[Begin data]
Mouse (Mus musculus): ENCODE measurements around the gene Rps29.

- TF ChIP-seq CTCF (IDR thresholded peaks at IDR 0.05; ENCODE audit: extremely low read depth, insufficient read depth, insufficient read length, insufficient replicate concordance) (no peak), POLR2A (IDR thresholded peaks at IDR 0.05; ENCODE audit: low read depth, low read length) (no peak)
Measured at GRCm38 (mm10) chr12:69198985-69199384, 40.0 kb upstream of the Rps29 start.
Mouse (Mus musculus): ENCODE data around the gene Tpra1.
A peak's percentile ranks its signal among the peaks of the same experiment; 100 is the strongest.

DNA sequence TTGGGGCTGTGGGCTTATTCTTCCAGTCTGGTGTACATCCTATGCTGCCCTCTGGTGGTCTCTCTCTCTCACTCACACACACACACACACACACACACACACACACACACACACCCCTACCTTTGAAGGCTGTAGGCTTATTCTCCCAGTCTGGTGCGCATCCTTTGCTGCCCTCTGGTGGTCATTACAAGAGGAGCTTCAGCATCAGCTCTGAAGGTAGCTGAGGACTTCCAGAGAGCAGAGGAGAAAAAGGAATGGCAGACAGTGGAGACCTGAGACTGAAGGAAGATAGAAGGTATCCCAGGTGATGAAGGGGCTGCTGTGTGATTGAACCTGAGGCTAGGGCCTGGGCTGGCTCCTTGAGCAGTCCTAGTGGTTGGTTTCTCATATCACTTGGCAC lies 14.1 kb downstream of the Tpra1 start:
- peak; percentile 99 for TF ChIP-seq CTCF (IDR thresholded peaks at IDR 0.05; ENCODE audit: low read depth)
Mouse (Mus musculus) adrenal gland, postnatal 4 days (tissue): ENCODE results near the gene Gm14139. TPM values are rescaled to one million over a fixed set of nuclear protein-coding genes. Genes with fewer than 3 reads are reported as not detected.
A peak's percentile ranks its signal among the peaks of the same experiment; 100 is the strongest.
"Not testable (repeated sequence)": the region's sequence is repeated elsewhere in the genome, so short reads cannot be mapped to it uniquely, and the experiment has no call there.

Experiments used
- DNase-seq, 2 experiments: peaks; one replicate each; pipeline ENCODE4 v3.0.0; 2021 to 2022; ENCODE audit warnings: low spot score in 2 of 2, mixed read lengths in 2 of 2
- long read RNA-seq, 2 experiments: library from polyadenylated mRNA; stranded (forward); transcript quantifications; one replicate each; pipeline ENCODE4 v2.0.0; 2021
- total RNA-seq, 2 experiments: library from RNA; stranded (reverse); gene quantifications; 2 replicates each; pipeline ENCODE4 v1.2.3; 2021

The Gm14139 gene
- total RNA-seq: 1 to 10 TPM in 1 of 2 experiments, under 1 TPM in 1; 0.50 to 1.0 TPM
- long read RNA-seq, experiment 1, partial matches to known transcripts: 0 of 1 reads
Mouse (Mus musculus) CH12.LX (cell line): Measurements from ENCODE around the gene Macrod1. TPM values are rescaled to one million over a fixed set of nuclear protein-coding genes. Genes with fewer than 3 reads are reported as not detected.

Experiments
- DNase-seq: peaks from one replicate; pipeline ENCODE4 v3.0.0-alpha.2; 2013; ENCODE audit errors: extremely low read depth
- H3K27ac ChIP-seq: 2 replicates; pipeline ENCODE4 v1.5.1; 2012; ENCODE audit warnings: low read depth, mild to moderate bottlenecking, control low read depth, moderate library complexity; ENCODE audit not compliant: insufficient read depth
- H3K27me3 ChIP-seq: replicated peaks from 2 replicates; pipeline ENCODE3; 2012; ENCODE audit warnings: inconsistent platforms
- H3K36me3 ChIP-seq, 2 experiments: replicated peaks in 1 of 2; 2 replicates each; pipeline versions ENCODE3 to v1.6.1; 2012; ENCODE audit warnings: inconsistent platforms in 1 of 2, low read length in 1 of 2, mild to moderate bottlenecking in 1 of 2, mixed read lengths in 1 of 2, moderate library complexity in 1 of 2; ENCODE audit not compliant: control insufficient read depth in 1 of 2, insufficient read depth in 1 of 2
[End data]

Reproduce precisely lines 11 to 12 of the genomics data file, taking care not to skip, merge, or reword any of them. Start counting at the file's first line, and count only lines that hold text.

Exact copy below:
Experiments used
- DNase-seq, 2 experiments: peaks; one replicate each; pipeline ENCODE4 v3.0.0; 2021 to 2022; ENCODE audit warnings: low spot score in 2 of 2, mixed read lengths in 2 of 2